“Learn how to graciously say, ‘Darling, you know, I wasn’t done yet,’ and continue speaking. Or, if an individual attempts to answer a question I have not fully asked or tries to inject words coming out of my mouth, I simply say, ‘I can do it, dear.’”
“While some issues might pertain more to women, such as access to capital and the increased challenge of balancing family life, men would certainly find that information resourceful as well. We often invite men to be presenters and experts in our environment as well. Our award ceremonies and recognition events are always marketed so that any company who fosters entrepreneurship and supports diversity is encouraged to attend the event.”
“My favorite statement is ‘in a room of blue jackets, there stands the Lady in Red.’ For many years I was just a smiling face reaching out my hand; today, I know everyone in the room. You have to show up consistently and groups generally start accepting you.”
“Don’t assume that just because you share genetic makeup, there is going to be a connection. Don’t just assume that everyone can or wants to mentor you because you’re a woman. You need to prove that you are worthy of their contacts.”
“Actively draw women into conversation — if a woman walks up, I introduce myself and her to others. Men don’t do that typically — they tend to think that anyone should feel welcome to walk up, introduce herself and jump in.”
Gale Tenen Spak
“The ‘boy’s club’ mentality does exist; the ‘girl’s club’ mentality can work, too, if the tipping point has been reached when there are enough women working together to move the agenda forward.”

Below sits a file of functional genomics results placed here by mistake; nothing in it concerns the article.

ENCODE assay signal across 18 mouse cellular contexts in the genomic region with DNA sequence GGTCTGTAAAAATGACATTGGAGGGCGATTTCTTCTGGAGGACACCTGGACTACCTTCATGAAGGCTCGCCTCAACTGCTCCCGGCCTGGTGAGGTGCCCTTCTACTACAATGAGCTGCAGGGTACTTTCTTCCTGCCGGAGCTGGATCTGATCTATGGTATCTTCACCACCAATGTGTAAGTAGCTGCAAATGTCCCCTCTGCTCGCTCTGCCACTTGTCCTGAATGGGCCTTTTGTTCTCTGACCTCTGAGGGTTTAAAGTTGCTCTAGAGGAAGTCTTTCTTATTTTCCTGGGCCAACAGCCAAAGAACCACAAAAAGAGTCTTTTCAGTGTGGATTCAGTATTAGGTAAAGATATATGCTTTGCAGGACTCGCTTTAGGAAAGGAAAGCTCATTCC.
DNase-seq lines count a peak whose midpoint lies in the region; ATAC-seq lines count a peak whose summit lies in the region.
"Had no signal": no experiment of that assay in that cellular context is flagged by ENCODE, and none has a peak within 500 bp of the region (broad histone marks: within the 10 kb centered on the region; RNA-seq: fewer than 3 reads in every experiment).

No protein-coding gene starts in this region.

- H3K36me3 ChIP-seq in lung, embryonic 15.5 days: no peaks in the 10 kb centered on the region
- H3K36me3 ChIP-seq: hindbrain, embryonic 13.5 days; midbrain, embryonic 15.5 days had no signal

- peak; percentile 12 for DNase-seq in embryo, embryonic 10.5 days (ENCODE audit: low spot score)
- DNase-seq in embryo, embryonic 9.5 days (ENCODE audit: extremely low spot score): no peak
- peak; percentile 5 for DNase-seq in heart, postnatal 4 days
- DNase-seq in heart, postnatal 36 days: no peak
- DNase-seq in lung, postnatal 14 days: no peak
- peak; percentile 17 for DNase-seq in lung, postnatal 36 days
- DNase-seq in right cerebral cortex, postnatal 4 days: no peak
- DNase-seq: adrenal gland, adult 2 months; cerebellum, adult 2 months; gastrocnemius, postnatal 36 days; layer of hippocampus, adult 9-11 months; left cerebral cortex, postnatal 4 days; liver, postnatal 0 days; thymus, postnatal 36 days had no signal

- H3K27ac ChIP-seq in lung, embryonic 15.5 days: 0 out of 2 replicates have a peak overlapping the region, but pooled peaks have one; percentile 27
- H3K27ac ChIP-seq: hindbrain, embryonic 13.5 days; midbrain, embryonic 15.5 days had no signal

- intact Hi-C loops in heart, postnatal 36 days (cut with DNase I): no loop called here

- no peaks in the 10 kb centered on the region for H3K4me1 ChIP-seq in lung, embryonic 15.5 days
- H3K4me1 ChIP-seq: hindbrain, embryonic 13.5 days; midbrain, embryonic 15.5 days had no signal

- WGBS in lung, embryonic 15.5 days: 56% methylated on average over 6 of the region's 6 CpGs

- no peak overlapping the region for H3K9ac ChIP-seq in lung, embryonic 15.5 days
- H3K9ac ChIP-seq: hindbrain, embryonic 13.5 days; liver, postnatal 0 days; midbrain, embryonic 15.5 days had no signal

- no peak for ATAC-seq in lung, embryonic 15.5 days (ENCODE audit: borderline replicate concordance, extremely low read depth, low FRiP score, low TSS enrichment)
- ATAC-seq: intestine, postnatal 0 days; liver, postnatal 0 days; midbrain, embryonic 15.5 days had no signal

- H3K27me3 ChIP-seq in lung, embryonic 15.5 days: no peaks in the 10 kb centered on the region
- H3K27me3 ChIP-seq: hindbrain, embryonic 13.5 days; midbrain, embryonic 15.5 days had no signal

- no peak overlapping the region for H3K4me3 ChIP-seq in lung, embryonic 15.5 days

“At a networking event one day, a girl in jeans who had just started a company walked up to me with a stack of her business cards and handed me one. Then she moved on to three others and did the same thing. She didn’t have any conversation, meaning nor intent — just handed out her cards. When I returned to the office, I didn’t have any idea what to do with her card, so I threw it out. Meaningful interactions are important. Your behavior leaves an impression.”
“It is amazing how people will treat you because you are a petite, non-white woman before they even see your business card. … I was at an event with a junior male colleague of mine interacting with an accountant talking to us about a business proposition. He automatically assumed that I was my junior colleague’s assistant and continued to pitch to him while blatantly ignoring me. I politely corrected him and handed him my card. … I felt that he had unnecessarily lost a business opportunity because of stereotyping.”
“One of the best pieces of advice I can offer a young professional is to learn to play golf. The game and the environment naturally seem to lend themselves to effectively networking and relationship building.”